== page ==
Warren Buffett is famous for deploying Berkshire Hathaway's (NYSE:BRK.A) (NYSE:BRK.B) capital into excellent long-term investment opportunities during tough times. However, to the surprise of many investors, the Oracle of Omaha has been extremely quiet so far.

That's not to say that Buffett and his team aren't making moves. We won't know how much of Berkshire's capital has been deployed into the stock market until the company's first-quarter earnings are released in a few weeks, and we won't know the specific stock purchases Buffett and his stock-pickers have chosen to make until the company's next 13-F filing, which isn't due until May 15.

On the other hand, there are a few moves Buffett has made in recent weeks that we do know about. Here are three things we know for a fact that have changed with Berkshire's stock portfolio and overall financial situation, and what they might mean.

Warren Buffett smiling for reporters.

Image source: The Motley Fool.

Berkshire Hathaway sold some of its airline stocks

Two of the moves Buffett recently made involve selling stocks. We recently learned through SEC filings that Berkshire sold stocks in the past several weeks.

First, we learned that Berkshire sold some of its airline stocks. According to the filing, Berkshire sold almost 13 million shares of Delta (NYSE:DAL) and 2.3 million shares of Southwest Airlines (NYSE:LUV). The total proceeds from the airline stock sales came to $388 million.

It may be easy to think Buffett is losing faith in his airline investments. Most are sharply lower as a result of the COVID-19 pandemic, and these companies are essentially transporting almost no passengers right now.

However, it's important to mention that these sales were relatively small parts of the company's airline investments and could have simply been for regulatory reasons. Without getting too deep into the reasons, it's more of a regulatory burden to own more than 10% of any publicly traded company. In fact, the only reason Berkshire was required to disclose the sales is that it owned more than 10% of each airline before selling shares. After the sales, Berkshire owns a bit less than 10% of each, so these could have been purely to achieve this goal. Once the company's 13-F is released in a month or so, we'll see if the other airline positions were trimmed back as well, and then we'll have a better idea if Buffett is losing faith in the airlines.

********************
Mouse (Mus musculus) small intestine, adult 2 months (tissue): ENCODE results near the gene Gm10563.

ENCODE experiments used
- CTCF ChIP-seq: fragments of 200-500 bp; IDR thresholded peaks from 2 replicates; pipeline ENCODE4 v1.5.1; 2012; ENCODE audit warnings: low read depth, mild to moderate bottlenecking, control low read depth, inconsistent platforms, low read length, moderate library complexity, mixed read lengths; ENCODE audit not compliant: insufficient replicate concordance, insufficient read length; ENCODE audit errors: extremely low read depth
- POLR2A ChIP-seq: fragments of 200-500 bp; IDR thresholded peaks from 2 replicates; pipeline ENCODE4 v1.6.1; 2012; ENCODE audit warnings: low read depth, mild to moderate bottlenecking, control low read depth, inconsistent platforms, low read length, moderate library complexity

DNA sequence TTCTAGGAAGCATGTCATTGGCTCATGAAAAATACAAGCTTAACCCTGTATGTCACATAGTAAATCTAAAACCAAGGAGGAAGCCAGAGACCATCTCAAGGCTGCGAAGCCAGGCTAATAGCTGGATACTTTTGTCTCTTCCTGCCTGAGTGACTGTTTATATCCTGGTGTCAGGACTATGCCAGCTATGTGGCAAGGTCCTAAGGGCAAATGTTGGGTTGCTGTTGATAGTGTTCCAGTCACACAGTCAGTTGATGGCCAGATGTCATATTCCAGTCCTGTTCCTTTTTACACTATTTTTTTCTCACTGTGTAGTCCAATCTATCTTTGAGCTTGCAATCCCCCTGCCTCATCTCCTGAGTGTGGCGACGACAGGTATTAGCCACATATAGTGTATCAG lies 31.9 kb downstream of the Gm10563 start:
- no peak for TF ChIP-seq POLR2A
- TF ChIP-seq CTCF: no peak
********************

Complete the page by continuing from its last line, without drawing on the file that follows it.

Berkshire sold shares of this bank stock

Just a few days after we learned that Buffett and company had unloaded some of Berkshire's airline stocks, we also found out that Berkshire sold about 860,000 of its shares in Bank of New York Mellon (NYSE:BNY), raising about $30 million. 

I wouldn't read too much into this one either. After all, $30 million in shares is really a drop in the bucket when you consider Berkshire still owns about $3.3 billion worth of the bank. So Berkshire sold about 1% of its holdings in the bank.

Furthermore, this was a regulatory sale more than anything else. Before the sale, Berkshire owned just over 10% of the bank, so this move probably dropped the stake below that important threshold.

Berkshire has been raising even more cash, and you won't believe the terms

Berkshire Hathaway had a massive cash hoard of roughly $128 billion at the end of 2019, so you might think the last thing Buffett and his team would need to do is raise money. But that seems to be exactly what's happening. 

Specifically, Berkshire has been tapping into the overseas debt markets. In early March, Berkshire sold Euro-denominated bonds totaling nearly $1.1 billion in U.S. dollars. Because of the extremely low-interest environment in Europe, Berkshire's bonds have a 0% coupon interest rate and mature in 2025. Then in early April, Berkshire offered another $1.8 billion in bonds in Japan.

Is Buffett loading his elephant gun?

There's no way to know for sure what Berkshire's motivation for raising more capital is. Maybe Buffett is finally planning to make a large purchase, as he's been waiting to do for years but high valuations stood in the way. Or maybe Buffett, or someone else at Berkshire, just believes that even if they could take that capital and earn a small return on it, borrowing at 0% interest or close to it is a no-brainer.

As mentioned, we've yet to hear of any major moves Berkshire has made or is planning to make in the midst of the coronavirus pandemic. But don't make the mistake of thinking that just because nothing has been revealed publicly, there's nothing going on behind the scenes.

My prediction is that the exact opposite is true. Buffett loves to put money to work during market crashes, and he's never had this kind of cash hoard to work with in a bear market before.